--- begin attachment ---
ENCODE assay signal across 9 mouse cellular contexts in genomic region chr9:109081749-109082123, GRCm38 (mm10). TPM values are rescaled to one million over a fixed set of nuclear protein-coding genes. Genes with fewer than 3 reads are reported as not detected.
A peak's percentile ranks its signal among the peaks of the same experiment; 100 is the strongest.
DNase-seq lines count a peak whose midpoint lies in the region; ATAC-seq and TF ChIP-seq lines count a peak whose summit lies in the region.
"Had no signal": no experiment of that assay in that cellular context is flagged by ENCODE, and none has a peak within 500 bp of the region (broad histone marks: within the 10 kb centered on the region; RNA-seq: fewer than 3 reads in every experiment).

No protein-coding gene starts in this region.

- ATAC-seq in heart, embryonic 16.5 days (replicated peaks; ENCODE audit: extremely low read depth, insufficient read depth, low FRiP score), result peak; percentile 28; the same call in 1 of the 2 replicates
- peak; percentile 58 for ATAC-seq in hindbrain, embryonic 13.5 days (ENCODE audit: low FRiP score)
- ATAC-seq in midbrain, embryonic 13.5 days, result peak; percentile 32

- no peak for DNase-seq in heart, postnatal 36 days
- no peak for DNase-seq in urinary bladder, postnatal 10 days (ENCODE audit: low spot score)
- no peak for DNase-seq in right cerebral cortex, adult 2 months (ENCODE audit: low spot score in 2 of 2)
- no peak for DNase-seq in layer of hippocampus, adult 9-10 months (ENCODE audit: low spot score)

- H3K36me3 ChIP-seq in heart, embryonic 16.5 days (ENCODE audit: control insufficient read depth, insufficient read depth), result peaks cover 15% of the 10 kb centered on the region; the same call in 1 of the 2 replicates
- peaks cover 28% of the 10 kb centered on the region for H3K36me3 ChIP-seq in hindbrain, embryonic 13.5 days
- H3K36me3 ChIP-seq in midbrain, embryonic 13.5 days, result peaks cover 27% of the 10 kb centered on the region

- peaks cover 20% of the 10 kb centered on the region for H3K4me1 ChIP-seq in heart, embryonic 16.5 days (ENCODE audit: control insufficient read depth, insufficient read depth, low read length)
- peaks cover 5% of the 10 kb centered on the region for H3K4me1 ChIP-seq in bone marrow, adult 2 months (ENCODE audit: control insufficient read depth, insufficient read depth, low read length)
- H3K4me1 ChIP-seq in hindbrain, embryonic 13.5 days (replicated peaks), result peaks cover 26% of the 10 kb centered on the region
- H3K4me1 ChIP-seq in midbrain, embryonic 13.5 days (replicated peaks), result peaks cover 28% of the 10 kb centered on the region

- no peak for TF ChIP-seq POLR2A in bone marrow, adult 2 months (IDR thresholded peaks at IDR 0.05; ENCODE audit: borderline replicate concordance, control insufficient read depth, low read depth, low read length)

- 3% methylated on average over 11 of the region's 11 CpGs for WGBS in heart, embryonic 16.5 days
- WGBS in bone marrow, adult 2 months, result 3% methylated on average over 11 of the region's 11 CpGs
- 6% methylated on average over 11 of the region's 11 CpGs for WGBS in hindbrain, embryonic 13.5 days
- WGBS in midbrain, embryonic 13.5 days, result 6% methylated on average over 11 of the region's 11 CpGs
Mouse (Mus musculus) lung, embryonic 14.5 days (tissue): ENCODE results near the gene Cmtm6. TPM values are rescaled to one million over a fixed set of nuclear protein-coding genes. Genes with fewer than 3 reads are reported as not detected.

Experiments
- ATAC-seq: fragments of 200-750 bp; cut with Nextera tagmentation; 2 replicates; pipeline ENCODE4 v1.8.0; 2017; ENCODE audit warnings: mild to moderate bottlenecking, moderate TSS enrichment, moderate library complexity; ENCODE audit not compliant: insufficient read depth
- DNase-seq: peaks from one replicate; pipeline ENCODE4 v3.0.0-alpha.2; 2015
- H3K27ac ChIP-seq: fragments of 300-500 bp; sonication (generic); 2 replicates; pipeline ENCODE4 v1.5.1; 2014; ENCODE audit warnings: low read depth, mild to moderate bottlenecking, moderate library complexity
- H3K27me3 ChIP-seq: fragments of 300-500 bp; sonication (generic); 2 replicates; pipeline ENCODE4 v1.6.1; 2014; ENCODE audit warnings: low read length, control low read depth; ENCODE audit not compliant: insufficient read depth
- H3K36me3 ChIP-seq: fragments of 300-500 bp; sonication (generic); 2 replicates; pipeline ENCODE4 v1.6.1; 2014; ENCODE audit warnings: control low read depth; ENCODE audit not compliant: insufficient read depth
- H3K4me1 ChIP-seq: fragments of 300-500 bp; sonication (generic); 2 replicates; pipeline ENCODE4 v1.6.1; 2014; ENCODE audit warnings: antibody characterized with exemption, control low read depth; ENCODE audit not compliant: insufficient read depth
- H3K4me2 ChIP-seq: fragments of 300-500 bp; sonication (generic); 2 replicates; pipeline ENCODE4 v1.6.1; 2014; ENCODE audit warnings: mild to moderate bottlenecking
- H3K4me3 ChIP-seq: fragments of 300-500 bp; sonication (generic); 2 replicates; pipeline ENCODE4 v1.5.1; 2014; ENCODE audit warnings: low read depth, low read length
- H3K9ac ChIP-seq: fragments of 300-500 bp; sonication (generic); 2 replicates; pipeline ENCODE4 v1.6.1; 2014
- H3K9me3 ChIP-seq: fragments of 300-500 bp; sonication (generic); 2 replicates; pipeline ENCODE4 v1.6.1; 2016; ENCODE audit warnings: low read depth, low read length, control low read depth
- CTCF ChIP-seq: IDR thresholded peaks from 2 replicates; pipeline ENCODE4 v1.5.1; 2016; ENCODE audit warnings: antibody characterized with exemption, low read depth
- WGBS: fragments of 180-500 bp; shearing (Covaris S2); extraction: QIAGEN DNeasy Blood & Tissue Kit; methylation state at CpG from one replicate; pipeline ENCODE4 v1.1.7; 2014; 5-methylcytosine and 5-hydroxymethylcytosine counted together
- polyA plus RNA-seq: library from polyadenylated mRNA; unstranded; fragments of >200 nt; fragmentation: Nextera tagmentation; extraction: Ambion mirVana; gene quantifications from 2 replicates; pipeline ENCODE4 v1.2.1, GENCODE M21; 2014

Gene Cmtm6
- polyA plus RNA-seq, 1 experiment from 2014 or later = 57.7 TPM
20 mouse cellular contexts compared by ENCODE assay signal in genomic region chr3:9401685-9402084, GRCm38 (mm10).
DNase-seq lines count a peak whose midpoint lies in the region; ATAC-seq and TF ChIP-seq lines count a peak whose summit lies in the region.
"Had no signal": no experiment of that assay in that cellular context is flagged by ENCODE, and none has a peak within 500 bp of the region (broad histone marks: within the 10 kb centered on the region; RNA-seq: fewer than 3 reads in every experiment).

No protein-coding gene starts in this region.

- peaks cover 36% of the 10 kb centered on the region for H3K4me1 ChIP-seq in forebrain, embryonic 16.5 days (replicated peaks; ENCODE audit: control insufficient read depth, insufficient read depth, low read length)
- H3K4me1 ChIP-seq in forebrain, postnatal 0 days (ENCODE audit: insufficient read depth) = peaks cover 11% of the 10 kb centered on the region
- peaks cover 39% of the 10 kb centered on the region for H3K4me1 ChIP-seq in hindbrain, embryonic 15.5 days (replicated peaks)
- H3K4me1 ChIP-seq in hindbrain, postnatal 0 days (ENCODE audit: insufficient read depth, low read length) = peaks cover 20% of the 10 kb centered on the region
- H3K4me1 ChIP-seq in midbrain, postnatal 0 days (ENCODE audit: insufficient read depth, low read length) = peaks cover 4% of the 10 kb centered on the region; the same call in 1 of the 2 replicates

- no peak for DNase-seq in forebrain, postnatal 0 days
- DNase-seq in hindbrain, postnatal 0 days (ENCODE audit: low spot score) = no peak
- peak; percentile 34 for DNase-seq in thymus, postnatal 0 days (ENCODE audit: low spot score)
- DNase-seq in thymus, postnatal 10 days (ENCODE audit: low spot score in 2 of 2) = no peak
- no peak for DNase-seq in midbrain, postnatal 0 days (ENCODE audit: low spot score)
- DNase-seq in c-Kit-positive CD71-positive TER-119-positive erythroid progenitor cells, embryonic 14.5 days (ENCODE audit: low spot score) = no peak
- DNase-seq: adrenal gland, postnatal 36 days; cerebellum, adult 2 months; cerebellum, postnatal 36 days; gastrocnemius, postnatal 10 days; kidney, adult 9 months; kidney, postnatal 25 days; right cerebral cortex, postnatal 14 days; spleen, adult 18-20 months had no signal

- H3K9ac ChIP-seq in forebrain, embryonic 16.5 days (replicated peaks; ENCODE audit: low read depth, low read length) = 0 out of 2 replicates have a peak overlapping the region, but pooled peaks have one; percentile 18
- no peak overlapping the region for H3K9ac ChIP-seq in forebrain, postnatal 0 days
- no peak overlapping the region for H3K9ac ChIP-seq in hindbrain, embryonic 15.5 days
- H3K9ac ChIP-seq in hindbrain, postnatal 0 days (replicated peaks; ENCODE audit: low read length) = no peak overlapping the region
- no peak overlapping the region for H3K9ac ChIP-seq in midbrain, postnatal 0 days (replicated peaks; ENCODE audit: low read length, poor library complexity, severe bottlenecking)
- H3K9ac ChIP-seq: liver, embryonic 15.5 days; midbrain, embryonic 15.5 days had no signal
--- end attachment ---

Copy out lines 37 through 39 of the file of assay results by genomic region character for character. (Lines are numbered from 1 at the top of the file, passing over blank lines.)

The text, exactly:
- CTCF ChIP-seq: IDR thresholded peaks from 2 replicates; pipeline ENCODE4 v1.5.1; 2016; ENCODE audit warnings: antibody characterized with exemption, low read depth
- WGBS: fragments of 180-500 bp; shearing (Covaris S2); extraction: QIAGEN DNeasy Blood & Tissue Kit; methylation state at CpG from one replicate; pipeline ENCODE4 v1.1.7; 2014; 5-methylcytosine and 5-hydroxymethylcytosine counted together
- polyA plus RNA-seq: library from polyadenylated mRNA; unstranded; fragments of >200 nt; fragmentation: Nextera tagmentation; extraction: Ambion mirVana; gene quantifications from 2 replicates; pipeline ENCODE4 v1.2.1, GENCODE M21; 2014